Response to your application for asylum

Once your application has been accepted, the law stipulates that a decision must be reached within a period of six months. However, the process usually takes longer than that. If there is a delay, they must inform you about the reasons for the delay. Remember that you have the right to see your record. To do this, consult with a lawyer.

The Government is the competent authority in Spain in relation to asylum and refuge. The Ministry of the Interior, following the proposal made by the Inter-Ministry Commission for Asylum and Refuge (CIAR), is in charge of deciding on applications for asylum submitted in Spain after they are examined by the Office of Asylum and Refuge (OAR).

What kind of responses can I receive about my asylum application?

There are several responses – both positive and negative – that the Spanish state may issue in relation to your asylum application.

  • Refugee Status granted: When Refugee Status is granted, the State is granting the international protection recognised in the 1951 Geneva Convention; you are therefore considered a refugee. To receive this kind of protection, you need to prove that you have suffered individual persecution as set out in the convention and reproduced in Spanish Law 12/2009, of 30 October, regulating the right to asylum and subsidiary protection.
  • Subsidiary protection granted: This is another form of international protection contemplated in the Spanish asylum law. This type of protection is granted when the applicant is not being directly persecuted for the reasons explained above, but there is a situation in his/her country of origin that jeopardises his/her life or physical integrity.
  • Granted for humanitarian reasons: Strictly speaking, this is not a form of international protection, but rather an authorisation of temporary residence under exceptional circumstances, which may be granted for humanitarian reasons. This category may include people who are sick and have no access to essential treatment in their country of origin, without which they would be at risk of suffering serious harm.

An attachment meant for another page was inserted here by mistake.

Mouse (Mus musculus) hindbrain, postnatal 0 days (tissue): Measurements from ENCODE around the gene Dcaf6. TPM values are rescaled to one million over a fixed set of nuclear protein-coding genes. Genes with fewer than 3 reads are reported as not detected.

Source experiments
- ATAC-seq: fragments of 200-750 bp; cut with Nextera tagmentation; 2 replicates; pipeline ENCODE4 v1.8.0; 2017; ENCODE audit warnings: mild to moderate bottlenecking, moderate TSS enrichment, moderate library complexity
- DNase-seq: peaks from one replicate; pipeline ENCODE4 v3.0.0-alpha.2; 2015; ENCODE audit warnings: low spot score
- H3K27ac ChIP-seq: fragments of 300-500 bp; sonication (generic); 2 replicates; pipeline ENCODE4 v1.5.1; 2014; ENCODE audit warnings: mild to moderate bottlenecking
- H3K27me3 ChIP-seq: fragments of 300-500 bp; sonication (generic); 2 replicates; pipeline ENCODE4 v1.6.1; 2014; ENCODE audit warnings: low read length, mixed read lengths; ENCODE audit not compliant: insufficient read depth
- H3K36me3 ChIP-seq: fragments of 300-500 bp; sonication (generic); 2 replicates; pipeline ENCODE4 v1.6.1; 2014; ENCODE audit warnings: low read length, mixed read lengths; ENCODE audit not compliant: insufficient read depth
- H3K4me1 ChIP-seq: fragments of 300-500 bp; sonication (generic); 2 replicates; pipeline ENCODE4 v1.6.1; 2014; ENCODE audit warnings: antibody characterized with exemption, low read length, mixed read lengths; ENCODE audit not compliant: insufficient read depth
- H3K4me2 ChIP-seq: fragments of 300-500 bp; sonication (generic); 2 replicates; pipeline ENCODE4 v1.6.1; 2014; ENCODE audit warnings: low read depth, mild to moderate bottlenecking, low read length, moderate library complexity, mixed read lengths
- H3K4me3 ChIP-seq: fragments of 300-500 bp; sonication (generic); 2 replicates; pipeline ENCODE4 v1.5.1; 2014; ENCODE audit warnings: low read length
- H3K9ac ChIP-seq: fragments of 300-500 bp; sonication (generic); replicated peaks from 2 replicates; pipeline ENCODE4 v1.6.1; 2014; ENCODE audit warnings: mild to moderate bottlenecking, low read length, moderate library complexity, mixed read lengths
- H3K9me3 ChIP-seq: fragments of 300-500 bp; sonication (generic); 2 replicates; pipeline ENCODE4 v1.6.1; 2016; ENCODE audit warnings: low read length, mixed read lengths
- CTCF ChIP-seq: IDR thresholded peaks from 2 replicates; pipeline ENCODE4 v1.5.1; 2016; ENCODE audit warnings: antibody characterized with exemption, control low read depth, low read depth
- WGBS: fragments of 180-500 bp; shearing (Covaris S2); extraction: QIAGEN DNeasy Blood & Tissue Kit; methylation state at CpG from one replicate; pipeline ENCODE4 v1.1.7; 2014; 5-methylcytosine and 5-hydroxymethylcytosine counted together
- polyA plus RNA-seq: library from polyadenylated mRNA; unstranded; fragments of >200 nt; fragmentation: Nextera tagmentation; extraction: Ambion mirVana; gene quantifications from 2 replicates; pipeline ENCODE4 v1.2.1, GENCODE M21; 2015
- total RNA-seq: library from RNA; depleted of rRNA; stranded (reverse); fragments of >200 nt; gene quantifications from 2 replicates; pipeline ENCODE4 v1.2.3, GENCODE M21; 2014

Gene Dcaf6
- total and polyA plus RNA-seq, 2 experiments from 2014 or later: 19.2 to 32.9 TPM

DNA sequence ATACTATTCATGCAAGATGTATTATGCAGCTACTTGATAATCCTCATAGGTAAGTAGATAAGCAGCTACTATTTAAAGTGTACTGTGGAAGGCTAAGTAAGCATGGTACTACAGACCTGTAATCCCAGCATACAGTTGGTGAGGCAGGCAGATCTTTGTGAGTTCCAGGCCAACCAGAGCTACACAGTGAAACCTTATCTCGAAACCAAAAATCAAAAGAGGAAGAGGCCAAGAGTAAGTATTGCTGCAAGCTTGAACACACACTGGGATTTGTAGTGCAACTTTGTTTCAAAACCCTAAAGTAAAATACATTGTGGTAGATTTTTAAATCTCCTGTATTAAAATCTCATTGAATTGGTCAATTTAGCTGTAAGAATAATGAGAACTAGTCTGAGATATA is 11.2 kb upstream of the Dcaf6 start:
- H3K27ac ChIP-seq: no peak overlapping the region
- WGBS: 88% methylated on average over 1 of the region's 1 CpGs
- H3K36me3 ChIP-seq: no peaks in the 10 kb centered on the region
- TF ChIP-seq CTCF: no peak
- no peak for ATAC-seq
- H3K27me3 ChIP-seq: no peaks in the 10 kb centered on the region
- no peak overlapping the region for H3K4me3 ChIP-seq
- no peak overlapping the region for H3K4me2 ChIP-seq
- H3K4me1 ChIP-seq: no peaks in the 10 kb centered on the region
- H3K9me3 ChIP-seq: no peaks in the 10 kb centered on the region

• Shelved: The asylum application procedure is shelved when the applicant withdraws or stops pursuing the application for international protection. This happens when the applicant fails to respond within the thirty-day deadline to requests to provide essential information for the application procedure, does not appear at a personal hearing to which he/she was summoned, or does not appear to renew his/her documentation, unless the applicant can prove that this conduct was due to circumstances beyond his/her control.
  • International protection denied: A denial of the asylum application means that the Spanish state does not recognise the person’s need to receive international protection.  Denial of asylum involves notification of a compulsory order to leave Spanish territory, deportation, or transfer to another country responsible for examining the application under the Dublin Convention. If you disagree with the decision to deny your application, you may file an administrative appeal. We recommend that you contact your lawyer to do this.
  • Applications for extension to family members: Applications for extension to family members may be accepted or denied.

What happens if I am denied international protection?

In this case, you must leave Spain within 15 days, unless you have some other kind of residence permission. You may also file an appeal before a court against the denial of your asylum application, in which case you should consult with a lawyer.


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